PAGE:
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Now Available: Innovators Under 35 2013 See The 2013 List »

Guillermo Ameer, 33

Synthesized "biorubbers" that could replace damaged heart and lung tissue and rebuild blood vessels

Northwestern University

Guillermo Ameer is creating a set of high-tech tools to manage diverse medical conditions. “Most people in science tend to focus on one specific problem,” says the biomedical engineer, a native of Panama. His aim is broader: “I want to build things useful to people’s health.” His top tool to date is called biorubber: a rubber-band-like material that he helped invent during a postdoctoral fellowship. Stretchy, cheap, and biodegradable, biorubber could eventually be used to replace damaged heart or lung tissues. Ameer’s lab at Northwestern University is currently developing second-generation biorubbers with varying degrees of elasticity and degradation rates to act as scaffolds for engineered blood vessels or ligaments. While the assistant professor of biomedical engineering has two patents pending on that work, he has already received a patent for another innovation: a cartridge that uses genetically engineered antibodies to filter a protein called beta-2-microglobulin from the blood of kidney disease patients. Over time, this protein- which the traditional filters in dialysis machines don’t catch- can leave painful deposits in bones, joints, and tendons. Partly funded by the National Kidney Foundation and Baxter Healthcare, Ameer’s lab is refining the biofilter so clinical trials may be conducted- which means people could soon find out just how useful Ameer’s tools are.

2003 TR35 Winners

Guillermo Ameer

Synthesized "biorubbers" that could replace damaged heart and lung tissue and rebuild blood vessels

Helene Andersson

Produces portable, inexpensive, microprocessor-size labs for research and industry

Sangeeta Bhatia

Uses microchip-manufacturing tools to build artificial livers

Alexis Borisy

Believes that combining different drugs could yield better ways to fight disease

Eugene Chan

Aims to speed genome sequencing with a machine that reads DNA letter by letter

Bassil Dahiyat

Designs proteins from scratch to create new medicine

Benjamin G. Davis

Manipulates biological sugars for more precise drug delivery

Christophe Echeverri

Develops fast, automated processes for figuring out genes functions

Michael E. Gertner

Set out to improve the tiny devices that keep once blocked arteries open

Jay Groves

Patented a lab-on-a-chip to investigate call proteins that cause diseases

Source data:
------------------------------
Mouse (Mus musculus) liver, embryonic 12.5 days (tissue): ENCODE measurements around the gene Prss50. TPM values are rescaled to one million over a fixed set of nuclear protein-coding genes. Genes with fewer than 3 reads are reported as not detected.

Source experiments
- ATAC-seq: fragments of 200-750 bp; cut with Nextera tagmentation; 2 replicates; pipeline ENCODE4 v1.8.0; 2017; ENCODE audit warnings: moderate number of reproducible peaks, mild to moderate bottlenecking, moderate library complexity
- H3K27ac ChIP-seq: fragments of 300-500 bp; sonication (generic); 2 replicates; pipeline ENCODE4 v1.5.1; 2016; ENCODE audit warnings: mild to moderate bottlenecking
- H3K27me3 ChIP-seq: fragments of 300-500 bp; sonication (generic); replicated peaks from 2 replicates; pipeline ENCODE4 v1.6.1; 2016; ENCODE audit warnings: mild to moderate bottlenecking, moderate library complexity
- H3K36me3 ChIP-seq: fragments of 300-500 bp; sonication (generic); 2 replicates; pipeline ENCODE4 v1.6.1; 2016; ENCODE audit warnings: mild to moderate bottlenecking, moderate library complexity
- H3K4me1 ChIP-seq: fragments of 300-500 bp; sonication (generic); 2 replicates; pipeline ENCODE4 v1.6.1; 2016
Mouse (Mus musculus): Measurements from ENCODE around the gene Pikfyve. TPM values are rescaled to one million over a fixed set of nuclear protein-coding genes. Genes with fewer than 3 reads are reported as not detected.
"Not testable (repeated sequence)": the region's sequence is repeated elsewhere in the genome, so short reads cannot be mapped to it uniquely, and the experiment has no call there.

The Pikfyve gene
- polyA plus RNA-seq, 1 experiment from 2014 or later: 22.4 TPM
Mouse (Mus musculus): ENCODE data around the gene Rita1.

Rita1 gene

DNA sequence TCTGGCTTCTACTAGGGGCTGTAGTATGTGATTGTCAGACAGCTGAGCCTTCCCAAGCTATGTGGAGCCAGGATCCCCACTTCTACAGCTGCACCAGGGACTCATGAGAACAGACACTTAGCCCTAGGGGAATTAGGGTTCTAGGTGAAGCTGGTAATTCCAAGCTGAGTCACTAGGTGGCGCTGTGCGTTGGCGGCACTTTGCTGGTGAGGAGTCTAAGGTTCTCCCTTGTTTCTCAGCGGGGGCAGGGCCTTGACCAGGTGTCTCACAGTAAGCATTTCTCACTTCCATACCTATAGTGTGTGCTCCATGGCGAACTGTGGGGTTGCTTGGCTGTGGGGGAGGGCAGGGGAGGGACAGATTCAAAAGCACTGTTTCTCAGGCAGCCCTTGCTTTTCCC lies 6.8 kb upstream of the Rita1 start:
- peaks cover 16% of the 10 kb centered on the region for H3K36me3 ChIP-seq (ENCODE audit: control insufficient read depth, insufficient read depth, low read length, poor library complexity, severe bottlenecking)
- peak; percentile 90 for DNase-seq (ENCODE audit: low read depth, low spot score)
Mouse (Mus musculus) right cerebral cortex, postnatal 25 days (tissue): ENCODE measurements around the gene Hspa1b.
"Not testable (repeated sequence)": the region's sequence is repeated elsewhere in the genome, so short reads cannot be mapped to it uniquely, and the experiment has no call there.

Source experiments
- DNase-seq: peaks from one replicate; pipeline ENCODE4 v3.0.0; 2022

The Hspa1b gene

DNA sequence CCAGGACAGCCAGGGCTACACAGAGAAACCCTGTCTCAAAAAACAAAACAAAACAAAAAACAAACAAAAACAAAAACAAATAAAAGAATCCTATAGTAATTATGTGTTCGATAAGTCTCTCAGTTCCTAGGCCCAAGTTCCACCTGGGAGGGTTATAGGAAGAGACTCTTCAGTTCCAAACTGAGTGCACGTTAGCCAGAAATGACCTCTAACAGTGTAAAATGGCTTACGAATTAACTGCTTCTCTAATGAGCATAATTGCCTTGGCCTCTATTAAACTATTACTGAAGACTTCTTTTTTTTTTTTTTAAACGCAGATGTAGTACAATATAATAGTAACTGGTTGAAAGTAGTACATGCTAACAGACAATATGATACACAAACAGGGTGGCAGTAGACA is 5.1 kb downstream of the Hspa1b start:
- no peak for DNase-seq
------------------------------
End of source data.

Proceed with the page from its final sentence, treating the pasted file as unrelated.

Justin Hanes

Creates systems for delivering drugs to where theyre needed in the body

Andre Koltermann

Speeds protein evolution to improve detergents, medicines, and foods

Erin Lavik

Helped paralyzed rats walk again and aims to do the same for people

Xiangjun Liu

Maps gene variations that could warn of future disease

Anthony Lowman

Packs insulin into gel pills that could replace injections for diabetes patients

Gavin Macbeath

Unravels complex biological systems in his search for new drugs

Nimmi Ramanujam

Uses light to help make diagnosing breast cancer and cervical cancer faster, more accurate and less invasive

Shuvo Roy

Builds tiny machines that can warn of impending heart attack and monitor healing after surgery

Ram Samudrala

Wrote algorithms that can predict the functions of proteins from the sequence of a genome

Christophe Schilling

Transforms microbes into fine-tuned manufacturing machines

Mark Schnitzer

Sheds light on the functioning of individual brain cells

Mijail Serruya

Connects brains directly to computers int he hope of helping paralyzed people communicate and control robotic aids

Micah Siegel

Transforms research from universities and national labs into successful startups

Giovanni Traverso

Came up with a noninvasive alternative to colonoscopy

Rita Vanbever

Wants to make treating diabetes as easy as breathing

Ron Weiss

Programs living cells to sense toxins ot create replacement tissues

Jennifer West

Synthesizes blood vessels that could reduce the trauma of heart surgery

Daphne Zohar

Spots promising biotech work and helps build new companies to commercialize it


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